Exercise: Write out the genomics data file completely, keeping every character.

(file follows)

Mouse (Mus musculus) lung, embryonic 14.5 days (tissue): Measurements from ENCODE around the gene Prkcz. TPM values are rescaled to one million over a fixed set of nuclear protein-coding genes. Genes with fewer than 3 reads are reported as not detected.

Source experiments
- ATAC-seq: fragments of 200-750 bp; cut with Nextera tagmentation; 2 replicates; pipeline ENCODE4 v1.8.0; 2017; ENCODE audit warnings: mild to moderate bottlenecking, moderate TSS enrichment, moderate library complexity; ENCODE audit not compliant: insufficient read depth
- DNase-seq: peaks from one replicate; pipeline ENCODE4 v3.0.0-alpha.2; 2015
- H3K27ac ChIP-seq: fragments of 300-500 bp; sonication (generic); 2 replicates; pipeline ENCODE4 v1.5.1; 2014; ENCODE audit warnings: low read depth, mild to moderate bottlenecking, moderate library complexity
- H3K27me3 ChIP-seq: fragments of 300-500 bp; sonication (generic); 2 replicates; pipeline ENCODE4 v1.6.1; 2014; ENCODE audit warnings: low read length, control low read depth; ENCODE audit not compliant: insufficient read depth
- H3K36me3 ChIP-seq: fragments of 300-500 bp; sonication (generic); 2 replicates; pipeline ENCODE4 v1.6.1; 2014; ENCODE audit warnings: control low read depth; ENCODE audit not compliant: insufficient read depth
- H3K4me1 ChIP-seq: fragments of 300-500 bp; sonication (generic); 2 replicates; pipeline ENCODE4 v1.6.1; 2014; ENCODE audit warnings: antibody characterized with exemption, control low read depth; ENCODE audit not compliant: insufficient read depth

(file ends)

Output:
Mouse (Mus musculus) lung, embryonic 14.5 days (tissue): Measurements from ENCODE around the gene Prkcz. TPM values are rescaled to one million over a fixed set of nuclear protein-coding genes. Genes with fewer than 3 reads are reported as not detected.

Source experiments
- ATAC-seq: fragments of 200-750 bp; cut with Nextera tagmentation; 2 replicates; pipeline ENCODE4 v1.8.0; 2017; ENCODE audit warnings: mild to moderate bottlenecking, moderate TSS enrichment, moderate library complexity; ENCODE audit not compliant: insufficient read depth
- DNase-seq: peaks from one replicate; pipeline ENCODE4 v3.0.0-alpha.2; 2015
- H3K27ac ChIP-seq: fragments of 300-500 bp; sonication (generic); 2 replicates; pipeline ENCODE4 v1.5.1; 2014; ENCODE audit warnings: low read depth, mild to moderate bottlenecking, moderate library complexity
- H3K27me3 ChIP-seq: fragments of 300-500 bp; sonication (generic); 2 replicates; pipeline ENCODE4 v1.6.1; 2014; ENCODE audit warnings: low read length, control low read depth; ENCODE audit not compliant: insufficient read depth
- H3K36me3 ChIP-seq: fragments of 300-500 bp; sonication (generic); 2 replicates; pipeline ENCODE4 v1.6.1; 2014; ENCODE audit warnings: control low read depth; ENCODE audit not compliant: insufficient read depth
- H3K4me1 ChIP-seq: fragments of 300-500 bp; sonication (generic); 2 replicates; pipeline ENCODE4 v1.6.1; 2014; ENCODE audit warnings: antibody characterized with exemption, control low read depth; ENCODE audit not compliant: insufficient read depth